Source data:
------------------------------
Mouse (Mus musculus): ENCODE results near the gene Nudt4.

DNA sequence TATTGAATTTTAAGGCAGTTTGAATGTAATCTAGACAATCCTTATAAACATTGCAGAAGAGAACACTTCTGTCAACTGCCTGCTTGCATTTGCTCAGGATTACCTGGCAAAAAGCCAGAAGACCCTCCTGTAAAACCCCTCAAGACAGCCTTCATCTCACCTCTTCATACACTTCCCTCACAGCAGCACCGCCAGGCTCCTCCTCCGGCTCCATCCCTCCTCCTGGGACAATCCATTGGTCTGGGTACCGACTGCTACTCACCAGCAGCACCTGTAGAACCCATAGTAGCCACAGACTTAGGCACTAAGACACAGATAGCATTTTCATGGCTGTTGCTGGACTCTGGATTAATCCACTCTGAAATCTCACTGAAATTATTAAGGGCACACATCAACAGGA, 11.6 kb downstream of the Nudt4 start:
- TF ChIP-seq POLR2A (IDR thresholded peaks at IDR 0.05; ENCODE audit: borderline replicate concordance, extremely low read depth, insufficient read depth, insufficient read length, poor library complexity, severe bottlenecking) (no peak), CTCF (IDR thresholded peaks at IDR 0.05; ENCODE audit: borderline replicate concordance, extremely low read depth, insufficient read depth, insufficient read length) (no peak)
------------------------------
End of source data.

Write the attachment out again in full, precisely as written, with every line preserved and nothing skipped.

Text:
Mouse (Mus musculus): ENCODE results near the gene Nudt4.

DNA sequence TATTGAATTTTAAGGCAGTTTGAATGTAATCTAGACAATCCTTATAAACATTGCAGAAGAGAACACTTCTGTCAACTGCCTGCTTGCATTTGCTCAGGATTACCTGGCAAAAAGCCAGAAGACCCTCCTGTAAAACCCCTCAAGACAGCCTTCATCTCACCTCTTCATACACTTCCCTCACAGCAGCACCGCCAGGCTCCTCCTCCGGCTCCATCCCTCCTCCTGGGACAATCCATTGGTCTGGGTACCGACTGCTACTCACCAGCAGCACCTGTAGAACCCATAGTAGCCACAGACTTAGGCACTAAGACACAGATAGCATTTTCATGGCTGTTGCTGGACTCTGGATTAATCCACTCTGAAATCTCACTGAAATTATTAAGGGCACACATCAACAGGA, 11.6 kb downstream of the Nudt4 start:
- TF ChIP-seq POLR2A (IDR thresholded peaks at IDR 0.05; ENCODE audit: borderline replicate concordance, extremely low read depth, insufficient read depth, insufficient read length, poor library complexity, severe bottlenecking) (no peak), CTCF (IDR thresholded peaks at IDR 0.05; ENCODE audit: borderline replicate concordance, extremely low read depth, insufficient read depth, insufficient read length) (no peak)